Visioning should not be the exclusive province of the company owner or senior management team. Companies of all sizes – ranging from a single showroom to corporate giants such Hewlett-Packard, IBM and General Electric – organize task teams of employees to establish visions for the future. In fact, democratizing and incorporating more voices into the strategic planning process helps to ensure that different perspectives are obtained and that the visions that are developed reach “outside the box,” but remain grounded in reality. Many companies also include key customers and suppliers to assist in their strategic planning efforts because their involvement can help to pinpoint products and services they want and may need in the future.

The visioning process identifies a shared vision of the future among staff, suppliers and customers. For a plan to be successful, everyone involved has to have a common view of what the organization should be like. There needs to be a definition of success and how to measure success for each objective. Effective planning requires identifying programs and activities that are critical to achieving goals. The final element is accountability. It’s one thing to develop a plan. It’s another to hold people accountable for their performance in implementing it.

Answering the question “Where do you want to go?” is extremely difficult. When evaluating his Chicago showrooms, C.J. Schnakenberg determined that Chicago Brass was best positioned to cater exclusively to the trades.

“We determined that becoming a trade-only operation provided the greatest long-term opportunity for success,” Schnakenberg explains.

“We are well positioned to better serve and capture that business because designers and architects that specify decorative plumbing and hardware are most comfortable working with an exclusive showroom because exclusivity is part of the sale to their clients.

“We made the decision based on the upside that the trades will come to us because of our ability to meet and exceed their expectations from both merchandising and service quality perspectives.

“The initial response has exceeded our highest hopes. We are now dealing with designers who previously were reluctant to use us. It will take six months to a year to produce the returns we expect, but the initial reaction seems to indicate our decision was appropriate,” he adds.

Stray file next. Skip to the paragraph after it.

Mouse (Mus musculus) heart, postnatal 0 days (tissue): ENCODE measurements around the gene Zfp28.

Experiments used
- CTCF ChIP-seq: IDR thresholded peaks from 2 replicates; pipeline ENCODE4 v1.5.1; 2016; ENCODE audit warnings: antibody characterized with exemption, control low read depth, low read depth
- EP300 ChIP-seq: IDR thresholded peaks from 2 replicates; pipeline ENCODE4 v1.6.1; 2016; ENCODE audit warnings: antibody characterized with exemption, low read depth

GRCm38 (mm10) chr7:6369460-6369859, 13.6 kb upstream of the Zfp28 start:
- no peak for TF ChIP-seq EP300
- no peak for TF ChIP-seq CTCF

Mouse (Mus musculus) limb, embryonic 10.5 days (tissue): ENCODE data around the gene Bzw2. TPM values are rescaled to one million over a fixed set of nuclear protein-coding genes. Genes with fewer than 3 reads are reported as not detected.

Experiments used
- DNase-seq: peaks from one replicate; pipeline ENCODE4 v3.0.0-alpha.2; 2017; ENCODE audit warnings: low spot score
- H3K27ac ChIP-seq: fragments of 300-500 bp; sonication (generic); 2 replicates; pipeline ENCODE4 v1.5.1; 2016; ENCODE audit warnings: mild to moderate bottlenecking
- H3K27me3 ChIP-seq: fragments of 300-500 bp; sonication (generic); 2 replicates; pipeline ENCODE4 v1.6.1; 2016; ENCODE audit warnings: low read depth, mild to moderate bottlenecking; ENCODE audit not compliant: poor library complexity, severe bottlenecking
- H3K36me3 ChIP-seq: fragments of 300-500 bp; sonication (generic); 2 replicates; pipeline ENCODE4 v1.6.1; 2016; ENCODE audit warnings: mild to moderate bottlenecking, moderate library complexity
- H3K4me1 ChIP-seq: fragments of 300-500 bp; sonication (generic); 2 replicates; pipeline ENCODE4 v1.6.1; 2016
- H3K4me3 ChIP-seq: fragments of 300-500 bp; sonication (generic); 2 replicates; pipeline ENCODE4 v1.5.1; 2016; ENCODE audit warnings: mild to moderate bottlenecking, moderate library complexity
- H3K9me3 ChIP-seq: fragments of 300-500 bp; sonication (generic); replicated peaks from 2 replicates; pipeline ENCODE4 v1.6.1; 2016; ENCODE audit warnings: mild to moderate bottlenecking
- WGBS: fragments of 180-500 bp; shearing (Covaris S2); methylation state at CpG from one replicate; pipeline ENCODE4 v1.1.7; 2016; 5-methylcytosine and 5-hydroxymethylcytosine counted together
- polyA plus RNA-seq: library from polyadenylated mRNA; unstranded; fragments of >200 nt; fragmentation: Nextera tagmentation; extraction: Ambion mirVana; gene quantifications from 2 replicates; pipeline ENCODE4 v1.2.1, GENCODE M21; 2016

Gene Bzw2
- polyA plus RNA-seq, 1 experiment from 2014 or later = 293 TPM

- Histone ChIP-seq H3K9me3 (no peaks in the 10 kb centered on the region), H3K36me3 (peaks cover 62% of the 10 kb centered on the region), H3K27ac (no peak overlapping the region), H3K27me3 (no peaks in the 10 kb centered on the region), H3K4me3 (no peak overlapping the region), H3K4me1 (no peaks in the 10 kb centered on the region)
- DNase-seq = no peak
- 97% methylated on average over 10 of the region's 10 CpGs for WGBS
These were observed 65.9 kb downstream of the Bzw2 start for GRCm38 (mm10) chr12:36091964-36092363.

In some cases, strategic planning is not a choice at all, but mandatory for the survival of the business. For example, Debbie Miller, of Millers Decorative Hardware, in Dania, FL, found it forced upon her after Hurricane Wilma destroyed her showroom.

“In determining whether or not to rebuild,” Miller says, “I remembered the reasons why I built the showroom that I had.
“My goal was to create a destination that was the essence of a decorative plumbing and hardware showroom. Once established, I had plans to open other locations that served growing markets. Wilma put a wrench in our plans and forced us to start over,” she adds.

Mother Nature forced Miller to analyze the resources she had at her disposal and whether they were sufficient to rebuild. She needed to determine if she had the support of the staff and the ability to maintain them.

Furthermore, she had to assess if her customer base would tolerate delays and the rebuilding process she’d have to go through. She also had to evaluate if her capitalization would allow her to go from where she was to where she wanted to be.

Passion no longer was sufficient to fuel the showroom’s motor. Miller recognized that the process was not one she could do alone. She brought in and relied upon outside consultants to help her create a new business plan and establish a measurement system that would constantly be evaluating her processes. Then she created a time line to accomplish certain objectives and milestones that needed to be achieved.

Eighteen months after losing everything, she celebrated the grand reopening of her showroom in mid-March, with the rest of the story yet to be told.

Where are you now? Where do you want to go? How do you get from where you are to where you want to go?
Answering these three simple strategic planning questions will put you on the road to increased profitability and enhanced performance.

Bill Fiddler is the president of Fiddler’s in Honolulu, HI. He is a past president of the Decorative Plumbing & Hardware Association and continues to serve as a director on the DPHA’s Board of Directors. Most recently, he served as the co-chair of the DPHA Strategic Planning Committee.

“DPH Perspectives” is published in Kitchen & Bath Design News under the terms of an exclusive industry alliance between KBDN and the Bethesda, MD-based DPHA.